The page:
It's early afternoon in MTV's Times Square offices, and the members of Eden's Crush are hungry and not just for fame and fortune.
"Can we get some food? I'm feeling faint," says Rosanna Tavarez, one of the group's three eerily similar-looking brunettes. A record company employee runs to get some potato chips for the famished girl group.
All five members of Eden's Crush look glamorous, but exhausted they've been on a non-stop promotional schedule since February, when they were revealed as the winning contestants on "Popstars," the reality show that spawned them. They released their debut album, also called Popstars, two weeks before, and ahead of them is nothing but more work, including an opening slot on 'NSYNC's PopOdyssey tour.
Eden's Crush comes to life, though, when the singers are called for a photo shoot they smile and strike supermodel poses with élan.
By the time they sit down for an interview, the group seems revived. Showing genuine camaraderie, they spontaneously harmonize on Nelly Furtado's "I'm Like a Bird," occasionally correcting one another on the lyrics. Their own single, "Get Over Yourself," is nearly as ubiquitous as Furtado's hit, having just slipped out of the top 40 of Billboard's Hot 100 after nine weeks on the chart.
Eden's Crush huddled with Brian Hiatt to discuss their future plans, how it felt when the cameras went off, and how they respond to those who dare question their origins.***
MTV: There were some women who voluntarily dropped out of "Popstars." It's stressful enough just to do the things you do, but you were doing it on camera. What was the closest you came to dropping out?
Ana Maria Lombo: It was a really hard process, because it was such a short time and we really had to pull together within hours to learn a song from scratch. Or they played a song for us three times and we had to go record it. Things like that were very nerve-wracking, but I think all of us are here for a reason and we're all troopers. We don't give up that easily, so personally I didn't really ever think about giving up or quitting. But yeah, it was hard and there was tough competition.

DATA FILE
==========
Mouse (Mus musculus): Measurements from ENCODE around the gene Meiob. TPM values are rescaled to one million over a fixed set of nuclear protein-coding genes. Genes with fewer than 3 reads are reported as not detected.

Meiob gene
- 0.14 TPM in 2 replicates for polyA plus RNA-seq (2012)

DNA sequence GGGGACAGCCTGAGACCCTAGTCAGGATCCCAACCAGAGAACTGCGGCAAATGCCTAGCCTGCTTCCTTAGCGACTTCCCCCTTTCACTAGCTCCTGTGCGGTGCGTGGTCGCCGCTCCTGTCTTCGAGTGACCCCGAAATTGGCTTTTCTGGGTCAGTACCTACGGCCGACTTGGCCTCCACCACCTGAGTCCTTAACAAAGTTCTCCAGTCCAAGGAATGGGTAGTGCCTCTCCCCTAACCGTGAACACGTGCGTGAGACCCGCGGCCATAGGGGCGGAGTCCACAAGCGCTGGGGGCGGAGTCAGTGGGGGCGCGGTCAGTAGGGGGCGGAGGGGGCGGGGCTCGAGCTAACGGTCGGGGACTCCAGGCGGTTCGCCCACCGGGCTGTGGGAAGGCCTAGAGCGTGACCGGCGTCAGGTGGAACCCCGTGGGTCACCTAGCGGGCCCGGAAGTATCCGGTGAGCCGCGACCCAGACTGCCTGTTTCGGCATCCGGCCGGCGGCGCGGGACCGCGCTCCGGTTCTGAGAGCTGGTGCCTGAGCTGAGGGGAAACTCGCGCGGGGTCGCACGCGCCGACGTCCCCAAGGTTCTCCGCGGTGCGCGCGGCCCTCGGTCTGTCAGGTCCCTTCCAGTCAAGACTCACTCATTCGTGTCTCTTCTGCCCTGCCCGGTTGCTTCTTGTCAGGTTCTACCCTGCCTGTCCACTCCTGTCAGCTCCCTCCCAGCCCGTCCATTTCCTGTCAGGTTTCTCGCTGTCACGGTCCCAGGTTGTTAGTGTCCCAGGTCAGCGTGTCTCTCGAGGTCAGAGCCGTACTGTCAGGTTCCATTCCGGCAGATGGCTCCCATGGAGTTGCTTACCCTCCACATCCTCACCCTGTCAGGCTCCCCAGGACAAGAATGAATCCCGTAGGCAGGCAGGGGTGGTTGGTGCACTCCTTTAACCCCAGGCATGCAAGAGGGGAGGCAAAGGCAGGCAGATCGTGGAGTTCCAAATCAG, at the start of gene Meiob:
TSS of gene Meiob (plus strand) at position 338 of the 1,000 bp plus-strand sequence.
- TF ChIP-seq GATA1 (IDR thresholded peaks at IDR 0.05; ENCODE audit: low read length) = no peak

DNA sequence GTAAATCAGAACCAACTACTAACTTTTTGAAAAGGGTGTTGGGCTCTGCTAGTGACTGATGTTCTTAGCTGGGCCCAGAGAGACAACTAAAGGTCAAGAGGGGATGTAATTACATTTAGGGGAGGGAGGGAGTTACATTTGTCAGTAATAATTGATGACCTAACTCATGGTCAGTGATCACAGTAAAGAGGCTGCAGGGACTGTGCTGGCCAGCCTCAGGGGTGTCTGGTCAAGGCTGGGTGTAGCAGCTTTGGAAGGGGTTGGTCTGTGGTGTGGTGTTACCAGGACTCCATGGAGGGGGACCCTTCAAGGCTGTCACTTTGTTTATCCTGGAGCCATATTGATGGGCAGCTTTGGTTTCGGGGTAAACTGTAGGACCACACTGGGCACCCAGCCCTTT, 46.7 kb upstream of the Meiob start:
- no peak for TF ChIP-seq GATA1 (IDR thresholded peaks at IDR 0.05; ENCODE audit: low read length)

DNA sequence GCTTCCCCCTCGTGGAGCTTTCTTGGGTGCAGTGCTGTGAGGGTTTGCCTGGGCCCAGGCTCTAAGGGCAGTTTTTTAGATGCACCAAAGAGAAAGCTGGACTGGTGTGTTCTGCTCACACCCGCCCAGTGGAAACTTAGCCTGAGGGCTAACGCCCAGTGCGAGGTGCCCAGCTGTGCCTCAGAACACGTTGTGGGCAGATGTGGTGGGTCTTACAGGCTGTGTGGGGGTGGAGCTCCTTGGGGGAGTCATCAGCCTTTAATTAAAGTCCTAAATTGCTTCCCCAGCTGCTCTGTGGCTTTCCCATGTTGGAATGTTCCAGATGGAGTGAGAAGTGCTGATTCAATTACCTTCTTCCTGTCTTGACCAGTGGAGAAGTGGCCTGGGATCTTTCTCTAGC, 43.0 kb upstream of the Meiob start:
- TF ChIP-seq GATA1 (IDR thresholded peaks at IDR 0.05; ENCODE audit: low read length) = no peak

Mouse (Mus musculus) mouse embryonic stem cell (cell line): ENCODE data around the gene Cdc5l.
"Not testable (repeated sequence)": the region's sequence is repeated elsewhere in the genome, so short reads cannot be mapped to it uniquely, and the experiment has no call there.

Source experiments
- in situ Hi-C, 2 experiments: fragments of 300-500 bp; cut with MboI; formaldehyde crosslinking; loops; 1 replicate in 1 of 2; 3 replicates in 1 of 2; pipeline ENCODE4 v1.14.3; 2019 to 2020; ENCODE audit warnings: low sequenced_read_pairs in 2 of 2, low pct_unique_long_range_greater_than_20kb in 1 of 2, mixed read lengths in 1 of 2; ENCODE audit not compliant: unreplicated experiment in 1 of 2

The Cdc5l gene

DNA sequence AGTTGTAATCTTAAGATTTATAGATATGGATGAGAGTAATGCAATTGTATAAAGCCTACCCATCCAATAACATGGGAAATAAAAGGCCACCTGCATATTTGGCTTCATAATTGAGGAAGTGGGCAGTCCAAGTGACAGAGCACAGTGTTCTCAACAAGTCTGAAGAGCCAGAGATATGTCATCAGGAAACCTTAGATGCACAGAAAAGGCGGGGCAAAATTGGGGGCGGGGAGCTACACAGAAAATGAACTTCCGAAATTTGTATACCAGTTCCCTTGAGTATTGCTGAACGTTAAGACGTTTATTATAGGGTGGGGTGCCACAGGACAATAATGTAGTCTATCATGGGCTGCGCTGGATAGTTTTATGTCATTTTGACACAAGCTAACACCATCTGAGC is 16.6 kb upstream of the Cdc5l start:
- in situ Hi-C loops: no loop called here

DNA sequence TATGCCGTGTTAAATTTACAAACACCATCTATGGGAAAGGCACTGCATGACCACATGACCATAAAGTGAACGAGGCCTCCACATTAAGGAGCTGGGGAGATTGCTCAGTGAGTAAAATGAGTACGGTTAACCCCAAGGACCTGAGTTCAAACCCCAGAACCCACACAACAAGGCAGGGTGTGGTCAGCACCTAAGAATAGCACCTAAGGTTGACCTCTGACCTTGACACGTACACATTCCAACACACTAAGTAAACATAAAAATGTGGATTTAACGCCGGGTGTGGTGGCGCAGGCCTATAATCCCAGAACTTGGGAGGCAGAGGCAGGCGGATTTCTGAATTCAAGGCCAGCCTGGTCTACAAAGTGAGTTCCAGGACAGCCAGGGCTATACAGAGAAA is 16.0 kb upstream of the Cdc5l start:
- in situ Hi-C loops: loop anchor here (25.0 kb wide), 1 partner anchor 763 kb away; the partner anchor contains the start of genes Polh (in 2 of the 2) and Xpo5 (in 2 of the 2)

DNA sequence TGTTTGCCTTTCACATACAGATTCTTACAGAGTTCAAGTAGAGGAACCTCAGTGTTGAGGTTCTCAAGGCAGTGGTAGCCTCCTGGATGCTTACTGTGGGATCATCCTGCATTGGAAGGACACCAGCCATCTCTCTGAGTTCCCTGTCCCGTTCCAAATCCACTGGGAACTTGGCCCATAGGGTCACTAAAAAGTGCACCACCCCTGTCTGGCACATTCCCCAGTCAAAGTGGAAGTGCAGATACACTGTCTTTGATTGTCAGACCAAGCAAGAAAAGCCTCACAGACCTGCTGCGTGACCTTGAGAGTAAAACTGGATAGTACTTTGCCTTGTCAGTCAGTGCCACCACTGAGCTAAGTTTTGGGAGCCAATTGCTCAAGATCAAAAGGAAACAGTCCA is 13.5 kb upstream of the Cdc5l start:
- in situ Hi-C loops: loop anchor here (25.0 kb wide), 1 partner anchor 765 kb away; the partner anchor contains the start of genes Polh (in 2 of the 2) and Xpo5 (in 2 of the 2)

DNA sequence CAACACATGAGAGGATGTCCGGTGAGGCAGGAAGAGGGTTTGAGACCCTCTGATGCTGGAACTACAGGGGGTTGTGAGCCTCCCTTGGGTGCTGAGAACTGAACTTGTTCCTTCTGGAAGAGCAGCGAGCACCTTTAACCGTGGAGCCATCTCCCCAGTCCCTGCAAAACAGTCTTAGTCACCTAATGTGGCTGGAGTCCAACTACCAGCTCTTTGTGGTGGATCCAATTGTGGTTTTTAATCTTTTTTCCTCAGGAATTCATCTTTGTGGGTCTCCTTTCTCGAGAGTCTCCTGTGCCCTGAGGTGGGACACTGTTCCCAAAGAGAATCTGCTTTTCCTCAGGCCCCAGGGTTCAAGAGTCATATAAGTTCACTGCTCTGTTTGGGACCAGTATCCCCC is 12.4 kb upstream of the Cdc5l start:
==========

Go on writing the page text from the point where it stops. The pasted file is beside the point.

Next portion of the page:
MTV: A lot of people who are starting to get some fame think, "Did I deserve this or was it just luck?" You guys won, beating out thousands of other people. How does that impact your self-esteem?
Ivette Sosa: All of us worked really hard before this. So it's not like we fell upon this and got lucky in terms of, "Oops, you're a pop star now." We were waiting tables, going on tour with different people.
Ivette: We were going to school. We were working our butts off. I think now because of that we take everything with a grain of salt. We take it one day at a time and we're very, very grateful for the things and the opportunities that have come to us.
MTV: How massive of an ego boost was it when you realized out of all these people you were picked?
Rosanna Tavarez: I don't think it was an ego boost necessarily. We felt very fortunate to be where we were because we saw a lot of those girls go through the exact same process. We knew how nerve-wracking it was. None of us were like, "Yeah, this is great."
Ana Maria: If anything, I think it was more of the pressure we put on ourselves. "Oh, you're picked now, you've got to work hard." The day after we moved into the house they put us with [producer] David Foster and he's like, "OK girls, we're going to see what we're going to do with you." It wasn't like, "Oh we made it, we're the sh-- now."
Rosanna: And we still don't feel that way. [RealVideo]
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